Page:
Defining and Assessing Risks to Health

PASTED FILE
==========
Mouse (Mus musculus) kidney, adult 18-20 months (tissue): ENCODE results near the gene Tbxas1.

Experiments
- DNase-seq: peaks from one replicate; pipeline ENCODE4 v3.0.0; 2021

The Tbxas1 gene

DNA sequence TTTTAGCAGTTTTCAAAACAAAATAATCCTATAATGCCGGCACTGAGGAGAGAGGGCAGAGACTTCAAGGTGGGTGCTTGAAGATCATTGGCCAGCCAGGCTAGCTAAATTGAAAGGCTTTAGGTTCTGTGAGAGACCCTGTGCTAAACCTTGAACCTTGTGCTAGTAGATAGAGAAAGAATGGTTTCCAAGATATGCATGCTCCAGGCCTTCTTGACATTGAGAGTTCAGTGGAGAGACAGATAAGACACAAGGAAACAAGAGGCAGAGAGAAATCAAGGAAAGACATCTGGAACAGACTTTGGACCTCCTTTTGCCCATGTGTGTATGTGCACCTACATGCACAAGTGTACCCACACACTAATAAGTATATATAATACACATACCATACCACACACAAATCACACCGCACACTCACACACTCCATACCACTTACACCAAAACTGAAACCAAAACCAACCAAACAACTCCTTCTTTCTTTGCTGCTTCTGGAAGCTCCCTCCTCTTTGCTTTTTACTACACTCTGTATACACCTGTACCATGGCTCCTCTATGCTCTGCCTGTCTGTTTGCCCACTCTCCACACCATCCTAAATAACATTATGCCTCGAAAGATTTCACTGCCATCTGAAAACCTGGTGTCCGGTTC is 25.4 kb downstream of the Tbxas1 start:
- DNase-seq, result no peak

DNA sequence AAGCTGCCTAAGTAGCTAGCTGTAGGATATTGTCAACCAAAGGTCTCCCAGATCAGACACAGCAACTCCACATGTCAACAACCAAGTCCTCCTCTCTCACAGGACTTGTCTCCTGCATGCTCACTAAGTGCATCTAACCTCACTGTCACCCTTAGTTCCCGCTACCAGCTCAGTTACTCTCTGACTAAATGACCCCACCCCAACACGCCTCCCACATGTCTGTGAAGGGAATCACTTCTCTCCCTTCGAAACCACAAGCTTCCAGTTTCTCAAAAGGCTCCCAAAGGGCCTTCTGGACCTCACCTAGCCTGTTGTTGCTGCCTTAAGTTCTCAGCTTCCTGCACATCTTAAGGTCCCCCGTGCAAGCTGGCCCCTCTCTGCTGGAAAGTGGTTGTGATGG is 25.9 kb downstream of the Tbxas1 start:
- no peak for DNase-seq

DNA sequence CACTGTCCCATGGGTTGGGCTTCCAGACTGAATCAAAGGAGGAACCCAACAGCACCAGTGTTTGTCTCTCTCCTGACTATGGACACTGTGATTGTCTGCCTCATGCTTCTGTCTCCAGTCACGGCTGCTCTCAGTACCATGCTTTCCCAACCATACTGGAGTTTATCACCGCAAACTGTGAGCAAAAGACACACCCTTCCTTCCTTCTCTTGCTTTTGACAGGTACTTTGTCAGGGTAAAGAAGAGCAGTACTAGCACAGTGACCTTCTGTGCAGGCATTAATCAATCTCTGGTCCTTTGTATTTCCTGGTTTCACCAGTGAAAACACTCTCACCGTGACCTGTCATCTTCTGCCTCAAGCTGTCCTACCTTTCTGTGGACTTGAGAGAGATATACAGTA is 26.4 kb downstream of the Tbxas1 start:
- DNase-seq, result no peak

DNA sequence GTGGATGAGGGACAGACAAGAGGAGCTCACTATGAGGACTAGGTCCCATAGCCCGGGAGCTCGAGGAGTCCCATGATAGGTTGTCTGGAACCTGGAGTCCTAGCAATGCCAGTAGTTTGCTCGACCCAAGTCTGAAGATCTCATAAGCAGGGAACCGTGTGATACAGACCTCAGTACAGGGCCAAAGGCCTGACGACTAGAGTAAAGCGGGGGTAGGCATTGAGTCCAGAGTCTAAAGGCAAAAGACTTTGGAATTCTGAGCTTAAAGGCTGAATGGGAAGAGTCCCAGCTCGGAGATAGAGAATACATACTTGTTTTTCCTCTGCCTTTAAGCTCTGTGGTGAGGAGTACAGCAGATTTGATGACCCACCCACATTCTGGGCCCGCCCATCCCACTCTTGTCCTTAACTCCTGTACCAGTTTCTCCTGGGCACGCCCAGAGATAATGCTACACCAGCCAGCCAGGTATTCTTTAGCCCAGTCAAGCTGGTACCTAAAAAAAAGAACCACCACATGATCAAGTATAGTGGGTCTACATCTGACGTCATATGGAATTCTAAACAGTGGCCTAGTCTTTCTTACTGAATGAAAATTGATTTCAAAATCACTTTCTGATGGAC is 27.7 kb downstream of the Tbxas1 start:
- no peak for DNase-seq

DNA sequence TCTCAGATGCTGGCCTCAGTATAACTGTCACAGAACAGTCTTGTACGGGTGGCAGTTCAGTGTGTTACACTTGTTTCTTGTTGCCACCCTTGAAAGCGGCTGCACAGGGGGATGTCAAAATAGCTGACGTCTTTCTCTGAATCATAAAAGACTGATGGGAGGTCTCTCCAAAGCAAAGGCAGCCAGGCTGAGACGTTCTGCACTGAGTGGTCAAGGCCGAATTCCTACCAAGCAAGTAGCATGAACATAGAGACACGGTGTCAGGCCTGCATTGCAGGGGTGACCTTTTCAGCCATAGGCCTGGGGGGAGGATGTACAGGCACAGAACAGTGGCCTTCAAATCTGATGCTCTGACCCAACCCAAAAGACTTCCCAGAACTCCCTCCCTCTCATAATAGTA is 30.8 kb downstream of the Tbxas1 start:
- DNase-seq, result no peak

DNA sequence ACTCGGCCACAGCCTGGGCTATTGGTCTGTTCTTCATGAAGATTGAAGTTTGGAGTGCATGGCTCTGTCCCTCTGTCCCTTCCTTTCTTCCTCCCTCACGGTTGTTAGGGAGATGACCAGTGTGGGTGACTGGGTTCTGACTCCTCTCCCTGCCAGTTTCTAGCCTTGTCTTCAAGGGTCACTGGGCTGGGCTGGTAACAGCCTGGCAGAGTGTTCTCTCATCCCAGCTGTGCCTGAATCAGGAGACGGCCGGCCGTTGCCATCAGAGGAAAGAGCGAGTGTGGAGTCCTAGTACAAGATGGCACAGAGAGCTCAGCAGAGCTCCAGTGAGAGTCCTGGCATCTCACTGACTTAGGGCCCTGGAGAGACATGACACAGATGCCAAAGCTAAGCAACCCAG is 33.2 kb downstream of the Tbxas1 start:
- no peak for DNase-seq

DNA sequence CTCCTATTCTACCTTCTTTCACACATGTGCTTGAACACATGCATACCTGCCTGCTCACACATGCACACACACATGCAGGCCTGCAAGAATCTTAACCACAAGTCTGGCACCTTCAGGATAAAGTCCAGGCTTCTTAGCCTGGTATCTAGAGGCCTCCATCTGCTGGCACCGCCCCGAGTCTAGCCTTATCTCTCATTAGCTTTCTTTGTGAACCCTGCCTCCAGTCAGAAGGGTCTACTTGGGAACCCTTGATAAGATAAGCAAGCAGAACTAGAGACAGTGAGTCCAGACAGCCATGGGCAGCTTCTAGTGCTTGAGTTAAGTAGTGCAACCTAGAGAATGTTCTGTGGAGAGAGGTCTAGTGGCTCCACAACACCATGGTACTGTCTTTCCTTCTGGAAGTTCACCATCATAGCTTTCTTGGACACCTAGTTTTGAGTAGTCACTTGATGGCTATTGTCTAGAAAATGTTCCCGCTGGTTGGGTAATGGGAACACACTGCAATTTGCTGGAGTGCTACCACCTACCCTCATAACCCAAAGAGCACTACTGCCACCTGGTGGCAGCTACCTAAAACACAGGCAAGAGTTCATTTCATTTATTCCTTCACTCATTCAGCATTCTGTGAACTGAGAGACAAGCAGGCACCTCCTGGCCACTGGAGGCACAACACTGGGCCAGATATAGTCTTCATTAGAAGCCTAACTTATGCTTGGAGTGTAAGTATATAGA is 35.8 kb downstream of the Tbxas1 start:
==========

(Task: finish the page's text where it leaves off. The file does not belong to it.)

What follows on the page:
This chapter offers a detailed explanation of the report's approach to health risks. It argues that while much scientific effort and most health resources today are directed towards treating disease, rather than preventing it, focusing on risks to health is the key to prevention. Such risks do not occur in isolation, so both proximal and distal causes of adverse health outcomes need to be considered. Population-based strategies aim to make healthy behaviour a social norm, thus lowering risk in the entire population. Small shifts in some risks in the population can translate into major public health benefits. Therefore this chapter strongly advocates the assessment of population-wide risks as well as high-risk individuals in strategies for risk reduction. The key challenge is to find the right balance between the two approaches. Risk assessment has emerged in recent years from its roots in the study of environmental problems, and the steps generally involved in environmental risk assessment can be adapted to apply more specifically to the analysis of health risks. This chapter explains the benefits of comparing different risks to health and defines and explains risk assessment.